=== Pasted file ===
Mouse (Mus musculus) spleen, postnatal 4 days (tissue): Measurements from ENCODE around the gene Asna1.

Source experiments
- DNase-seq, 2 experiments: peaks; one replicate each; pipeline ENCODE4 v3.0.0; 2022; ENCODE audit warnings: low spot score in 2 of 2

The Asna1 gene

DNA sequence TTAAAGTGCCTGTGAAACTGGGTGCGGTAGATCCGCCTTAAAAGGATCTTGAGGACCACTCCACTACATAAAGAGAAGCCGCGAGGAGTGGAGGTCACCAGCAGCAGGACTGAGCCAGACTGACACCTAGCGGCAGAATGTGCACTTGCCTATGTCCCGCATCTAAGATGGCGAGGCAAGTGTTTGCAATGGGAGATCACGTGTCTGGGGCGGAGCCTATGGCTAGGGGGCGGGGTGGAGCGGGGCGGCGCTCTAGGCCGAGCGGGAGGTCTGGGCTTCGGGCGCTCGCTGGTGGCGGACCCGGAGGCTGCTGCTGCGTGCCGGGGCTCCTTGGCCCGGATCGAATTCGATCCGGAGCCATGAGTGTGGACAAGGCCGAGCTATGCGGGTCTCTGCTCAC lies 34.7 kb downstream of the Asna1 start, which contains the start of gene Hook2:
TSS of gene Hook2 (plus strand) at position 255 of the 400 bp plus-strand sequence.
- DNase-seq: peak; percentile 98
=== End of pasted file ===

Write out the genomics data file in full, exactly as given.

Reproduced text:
Mouse (Mus musculus) spleen, postnatal 4 days (tissue): Measurements from ENCODE around the gene Asna1.

Source experiments
- DNase-seq, 2 experiments: peaks; one replicate each; pipeline ENCODE4 v3.0.0; 2022; ENCODE audit warnings: low spot score in 2 of 2

The Asna1 gene

DNA sequence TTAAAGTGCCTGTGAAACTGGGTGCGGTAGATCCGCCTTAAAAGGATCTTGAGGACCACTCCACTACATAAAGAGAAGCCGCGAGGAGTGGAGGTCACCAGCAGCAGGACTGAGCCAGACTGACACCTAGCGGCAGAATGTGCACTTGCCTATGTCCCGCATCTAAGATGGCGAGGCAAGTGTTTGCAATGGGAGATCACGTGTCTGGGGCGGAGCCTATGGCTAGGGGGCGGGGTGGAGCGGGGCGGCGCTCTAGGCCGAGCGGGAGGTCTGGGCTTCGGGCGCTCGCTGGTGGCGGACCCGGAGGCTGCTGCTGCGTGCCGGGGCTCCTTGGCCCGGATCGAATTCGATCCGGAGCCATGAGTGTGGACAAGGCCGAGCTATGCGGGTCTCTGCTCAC lies 34.7 kb downstream of the Asna1 start, which contains the start of gene Hook2:
TSS of gene Hook2 (plus strand) at position 255 of the 400 bp plus-strand sequence.
- DNase-seq: peak; percentile 98